Among Catholics who have concocted a fight over birth control coverage in the Obama health plan there is a conspicuous lack of support for the birth control encyclical itself. Their lawsuit has resulted in a temporary halt to that part of the plan by Supreme Court Justice Sonia Sotomayor, which would require religious organizations to offer contraceptives without paying for the service. The compromise stipulation has won wide acceptance among Catholics, but a highly motivated minority claims the provision drives a stake in the heart of religious liberty.
Cardinal Timothy Dolan has led the fight, joined by a coalition that includes the University of Notre Dame. They have yet to win a decisive victory in their effort to prove that the fundamental freedom of religion is under attack by Obama Care. Taking them at their word, however, they are defending nothing less than an assault on a pillar of our democracy. With such a weighty objective, it might be assumed that the protesters would be passionate in their support of the papal encyclical that rejected all forms of artificial birth control devices sought by their employees, including the non-Catholics. Wouldn't the defenders of a sacred right base their defense on a deeply held religious conviction?
If such convictions do exist within those ranks, the evidence is more than scarce. Those who go to the mat for a policy haven't stood publicly in favor of the teaching that underlies it. The actual upholders of Humanae Vitae among them would likely be a fraction of their numbers. Though Notre Dame's participation is identified with the university, for example, it's doubtful that majorities of the various components of the university favor favor the encyclical. The late Andrew M. Greeley blamed the encyclical for a sharp decline in Catholic church attendance soon after its issuance, and well over three quarters of American Catholics themselves say they've used contraceptives.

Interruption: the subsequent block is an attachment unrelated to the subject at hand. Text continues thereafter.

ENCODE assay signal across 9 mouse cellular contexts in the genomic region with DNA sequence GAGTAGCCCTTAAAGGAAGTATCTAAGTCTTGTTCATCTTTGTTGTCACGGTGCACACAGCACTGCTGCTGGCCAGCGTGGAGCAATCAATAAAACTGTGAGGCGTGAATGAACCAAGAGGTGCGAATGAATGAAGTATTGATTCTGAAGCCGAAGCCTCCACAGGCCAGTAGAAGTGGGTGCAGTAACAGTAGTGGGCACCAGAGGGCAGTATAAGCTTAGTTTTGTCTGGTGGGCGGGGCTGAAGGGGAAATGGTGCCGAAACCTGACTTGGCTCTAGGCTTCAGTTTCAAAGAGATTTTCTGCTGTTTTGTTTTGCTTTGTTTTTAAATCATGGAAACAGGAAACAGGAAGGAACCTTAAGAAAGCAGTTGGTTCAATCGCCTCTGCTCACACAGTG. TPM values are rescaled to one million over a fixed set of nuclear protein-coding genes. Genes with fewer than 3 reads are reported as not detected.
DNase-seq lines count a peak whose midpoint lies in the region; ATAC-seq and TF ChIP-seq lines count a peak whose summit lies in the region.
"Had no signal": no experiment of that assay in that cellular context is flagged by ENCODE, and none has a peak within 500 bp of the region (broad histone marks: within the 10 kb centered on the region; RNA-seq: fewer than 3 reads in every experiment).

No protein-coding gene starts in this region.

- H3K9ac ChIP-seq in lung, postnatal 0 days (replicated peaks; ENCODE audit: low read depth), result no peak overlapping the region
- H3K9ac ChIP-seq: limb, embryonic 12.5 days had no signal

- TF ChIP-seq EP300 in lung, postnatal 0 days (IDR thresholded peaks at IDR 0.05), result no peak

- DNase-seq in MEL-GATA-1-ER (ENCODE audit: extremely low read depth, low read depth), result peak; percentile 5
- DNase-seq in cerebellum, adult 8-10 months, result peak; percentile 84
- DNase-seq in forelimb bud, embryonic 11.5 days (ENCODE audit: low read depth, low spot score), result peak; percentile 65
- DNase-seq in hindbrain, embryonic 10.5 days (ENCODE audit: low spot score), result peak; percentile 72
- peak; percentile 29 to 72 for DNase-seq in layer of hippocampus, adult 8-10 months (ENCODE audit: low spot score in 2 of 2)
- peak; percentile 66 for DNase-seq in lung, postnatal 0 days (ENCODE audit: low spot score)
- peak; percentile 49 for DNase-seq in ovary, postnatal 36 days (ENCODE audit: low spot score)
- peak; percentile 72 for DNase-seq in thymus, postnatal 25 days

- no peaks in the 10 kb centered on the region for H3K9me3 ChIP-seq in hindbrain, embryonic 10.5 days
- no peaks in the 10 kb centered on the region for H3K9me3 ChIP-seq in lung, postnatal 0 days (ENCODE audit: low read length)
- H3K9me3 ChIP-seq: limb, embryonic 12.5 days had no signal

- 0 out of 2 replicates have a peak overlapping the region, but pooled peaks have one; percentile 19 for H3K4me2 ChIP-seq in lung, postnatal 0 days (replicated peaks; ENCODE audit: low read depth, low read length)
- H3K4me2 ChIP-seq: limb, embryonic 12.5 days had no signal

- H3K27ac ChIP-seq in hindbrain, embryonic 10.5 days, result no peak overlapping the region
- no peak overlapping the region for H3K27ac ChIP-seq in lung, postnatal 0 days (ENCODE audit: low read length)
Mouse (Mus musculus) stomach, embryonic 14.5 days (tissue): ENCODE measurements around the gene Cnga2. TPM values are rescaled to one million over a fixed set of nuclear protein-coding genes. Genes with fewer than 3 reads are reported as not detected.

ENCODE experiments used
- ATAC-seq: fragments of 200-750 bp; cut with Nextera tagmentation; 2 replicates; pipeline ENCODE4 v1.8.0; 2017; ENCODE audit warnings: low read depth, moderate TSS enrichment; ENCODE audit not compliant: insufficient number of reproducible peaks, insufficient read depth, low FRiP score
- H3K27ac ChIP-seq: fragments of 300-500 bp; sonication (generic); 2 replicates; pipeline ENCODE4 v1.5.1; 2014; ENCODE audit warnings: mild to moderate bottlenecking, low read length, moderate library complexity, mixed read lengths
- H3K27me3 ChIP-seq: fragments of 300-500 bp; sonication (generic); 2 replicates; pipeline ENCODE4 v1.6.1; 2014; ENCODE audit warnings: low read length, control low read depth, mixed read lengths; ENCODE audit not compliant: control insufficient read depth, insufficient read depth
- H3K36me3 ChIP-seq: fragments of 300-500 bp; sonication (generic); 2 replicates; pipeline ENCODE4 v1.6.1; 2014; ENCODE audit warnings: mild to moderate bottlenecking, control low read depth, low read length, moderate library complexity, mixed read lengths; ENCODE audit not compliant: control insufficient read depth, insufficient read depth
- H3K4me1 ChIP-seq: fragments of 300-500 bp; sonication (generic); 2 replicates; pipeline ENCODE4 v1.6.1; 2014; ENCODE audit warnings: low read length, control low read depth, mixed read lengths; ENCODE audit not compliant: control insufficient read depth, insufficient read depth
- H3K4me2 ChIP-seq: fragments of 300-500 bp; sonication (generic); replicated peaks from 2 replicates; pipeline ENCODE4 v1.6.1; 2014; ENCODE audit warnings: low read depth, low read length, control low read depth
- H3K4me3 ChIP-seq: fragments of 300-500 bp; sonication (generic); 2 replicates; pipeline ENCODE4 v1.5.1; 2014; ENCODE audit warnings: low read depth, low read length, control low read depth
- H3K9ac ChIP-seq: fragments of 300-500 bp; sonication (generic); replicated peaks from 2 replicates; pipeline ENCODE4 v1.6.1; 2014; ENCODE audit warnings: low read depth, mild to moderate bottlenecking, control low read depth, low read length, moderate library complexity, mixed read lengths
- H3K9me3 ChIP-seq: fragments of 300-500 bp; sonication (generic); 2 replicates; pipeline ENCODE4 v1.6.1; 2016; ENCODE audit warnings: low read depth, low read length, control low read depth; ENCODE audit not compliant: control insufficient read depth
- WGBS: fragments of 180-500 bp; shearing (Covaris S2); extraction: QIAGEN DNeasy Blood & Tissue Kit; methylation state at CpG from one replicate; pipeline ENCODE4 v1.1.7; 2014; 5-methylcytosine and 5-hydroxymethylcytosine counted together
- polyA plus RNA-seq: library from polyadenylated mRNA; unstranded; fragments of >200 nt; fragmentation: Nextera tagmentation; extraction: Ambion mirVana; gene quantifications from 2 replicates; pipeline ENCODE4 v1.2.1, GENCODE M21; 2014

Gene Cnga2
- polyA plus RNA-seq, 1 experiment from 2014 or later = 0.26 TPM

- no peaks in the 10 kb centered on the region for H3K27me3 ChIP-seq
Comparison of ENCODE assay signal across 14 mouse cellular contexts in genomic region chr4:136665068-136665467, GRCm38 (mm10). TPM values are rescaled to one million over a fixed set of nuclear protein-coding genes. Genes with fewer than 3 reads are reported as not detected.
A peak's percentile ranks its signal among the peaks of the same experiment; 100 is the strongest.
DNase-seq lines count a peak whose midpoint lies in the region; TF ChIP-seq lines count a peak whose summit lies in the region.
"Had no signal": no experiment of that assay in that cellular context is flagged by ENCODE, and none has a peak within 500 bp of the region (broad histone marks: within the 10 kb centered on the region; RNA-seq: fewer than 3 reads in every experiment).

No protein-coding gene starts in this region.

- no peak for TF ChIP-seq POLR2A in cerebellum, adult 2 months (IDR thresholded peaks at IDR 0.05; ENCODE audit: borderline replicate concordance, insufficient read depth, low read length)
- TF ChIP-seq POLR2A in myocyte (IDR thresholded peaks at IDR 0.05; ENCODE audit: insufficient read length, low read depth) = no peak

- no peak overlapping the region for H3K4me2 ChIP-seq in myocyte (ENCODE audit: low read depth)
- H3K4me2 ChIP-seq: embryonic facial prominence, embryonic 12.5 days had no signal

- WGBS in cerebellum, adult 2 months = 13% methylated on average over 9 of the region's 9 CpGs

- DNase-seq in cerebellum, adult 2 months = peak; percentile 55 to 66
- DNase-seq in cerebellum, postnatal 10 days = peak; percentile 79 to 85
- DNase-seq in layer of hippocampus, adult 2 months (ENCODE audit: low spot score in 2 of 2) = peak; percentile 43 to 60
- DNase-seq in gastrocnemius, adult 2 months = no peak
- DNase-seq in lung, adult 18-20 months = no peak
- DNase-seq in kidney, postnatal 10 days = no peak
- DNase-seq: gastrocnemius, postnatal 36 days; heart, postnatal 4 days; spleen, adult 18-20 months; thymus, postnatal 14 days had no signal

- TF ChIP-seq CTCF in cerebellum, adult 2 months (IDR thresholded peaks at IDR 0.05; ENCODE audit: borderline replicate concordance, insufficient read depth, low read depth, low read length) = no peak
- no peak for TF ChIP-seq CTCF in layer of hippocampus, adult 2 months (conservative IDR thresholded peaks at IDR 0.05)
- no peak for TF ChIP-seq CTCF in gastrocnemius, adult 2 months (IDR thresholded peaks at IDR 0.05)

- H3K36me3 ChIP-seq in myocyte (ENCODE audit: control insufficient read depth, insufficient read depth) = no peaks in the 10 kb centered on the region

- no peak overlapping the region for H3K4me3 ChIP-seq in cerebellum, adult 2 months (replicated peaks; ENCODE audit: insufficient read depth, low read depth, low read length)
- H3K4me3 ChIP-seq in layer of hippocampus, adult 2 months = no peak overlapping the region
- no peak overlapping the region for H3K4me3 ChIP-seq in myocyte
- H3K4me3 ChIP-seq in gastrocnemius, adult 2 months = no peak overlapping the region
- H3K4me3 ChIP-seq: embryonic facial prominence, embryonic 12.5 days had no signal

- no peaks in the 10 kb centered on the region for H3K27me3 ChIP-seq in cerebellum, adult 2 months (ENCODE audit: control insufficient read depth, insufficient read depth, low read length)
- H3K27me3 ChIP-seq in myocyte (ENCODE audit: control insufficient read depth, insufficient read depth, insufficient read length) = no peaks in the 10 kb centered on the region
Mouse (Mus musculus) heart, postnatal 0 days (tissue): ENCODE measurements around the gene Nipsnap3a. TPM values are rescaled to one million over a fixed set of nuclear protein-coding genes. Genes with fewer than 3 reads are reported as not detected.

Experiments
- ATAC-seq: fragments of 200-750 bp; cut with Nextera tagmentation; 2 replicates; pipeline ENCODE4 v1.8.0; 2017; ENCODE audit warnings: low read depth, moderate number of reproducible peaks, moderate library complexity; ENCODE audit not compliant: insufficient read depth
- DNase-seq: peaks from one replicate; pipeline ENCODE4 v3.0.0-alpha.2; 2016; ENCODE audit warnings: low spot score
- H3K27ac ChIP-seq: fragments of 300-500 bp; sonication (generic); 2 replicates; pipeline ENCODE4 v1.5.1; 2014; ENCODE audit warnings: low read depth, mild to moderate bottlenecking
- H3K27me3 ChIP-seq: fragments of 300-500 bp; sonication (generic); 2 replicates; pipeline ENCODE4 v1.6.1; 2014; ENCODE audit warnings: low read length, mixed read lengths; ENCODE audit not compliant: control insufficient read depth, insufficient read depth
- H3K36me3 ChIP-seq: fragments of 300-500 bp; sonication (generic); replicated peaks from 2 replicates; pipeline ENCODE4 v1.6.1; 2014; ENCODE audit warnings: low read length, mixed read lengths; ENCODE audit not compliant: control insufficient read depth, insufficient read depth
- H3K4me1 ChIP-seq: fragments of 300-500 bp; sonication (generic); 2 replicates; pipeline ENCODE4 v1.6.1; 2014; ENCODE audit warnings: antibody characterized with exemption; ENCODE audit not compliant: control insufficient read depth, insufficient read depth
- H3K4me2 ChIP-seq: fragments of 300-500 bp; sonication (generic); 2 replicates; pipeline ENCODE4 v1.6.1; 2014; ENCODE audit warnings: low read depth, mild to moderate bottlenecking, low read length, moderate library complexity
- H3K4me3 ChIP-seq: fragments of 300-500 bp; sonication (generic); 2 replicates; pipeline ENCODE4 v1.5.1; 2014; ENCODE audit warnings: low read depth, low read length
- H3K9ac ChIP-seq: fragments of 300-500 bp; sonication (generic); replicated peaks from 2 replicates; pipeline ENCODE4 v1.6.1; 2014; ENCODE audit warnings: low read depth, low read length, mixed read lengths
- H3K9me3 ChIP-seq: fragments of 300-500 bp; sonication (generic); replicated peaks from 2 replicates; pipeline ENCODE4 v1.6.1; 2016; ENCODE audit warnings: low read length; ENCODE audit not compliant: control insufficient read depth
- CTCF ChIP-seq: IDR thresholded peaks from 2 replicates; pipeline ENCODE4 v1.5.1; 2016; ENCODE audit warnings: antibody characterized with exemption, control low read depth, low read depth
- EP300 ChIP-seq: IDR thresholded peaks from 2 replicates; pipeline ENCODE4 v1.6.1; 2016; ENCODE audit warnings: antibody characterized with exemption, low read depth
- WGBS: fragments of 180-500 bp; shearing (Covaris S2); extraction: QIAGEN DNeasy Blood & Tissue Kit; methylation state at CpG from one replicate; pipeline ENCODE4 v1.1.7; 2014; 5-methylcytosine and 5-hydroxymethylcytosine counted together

The lawsuit smacks of what we might now call the pre-Francis era when hierarchical contretemps over sexual issues was a staple of its agenda and earned its warriors points at the Vatican. Notre Dame attracted Catholic conservative ire for honoring Obama at its 2009 graduation ceremonies, a whiplash that may have achieved a desired end by winning praise it sought from the American mainstream. Perhaps signing up with the religious rights coalition is partly a means of making amends to the Catholic right and keeping its own account balanced in Rome.
The religious rights cause seems trumped up to many, but more certainly if the high minded constitutional purpose isn't accompanied by a real endorsement of the doctrine which underlies it.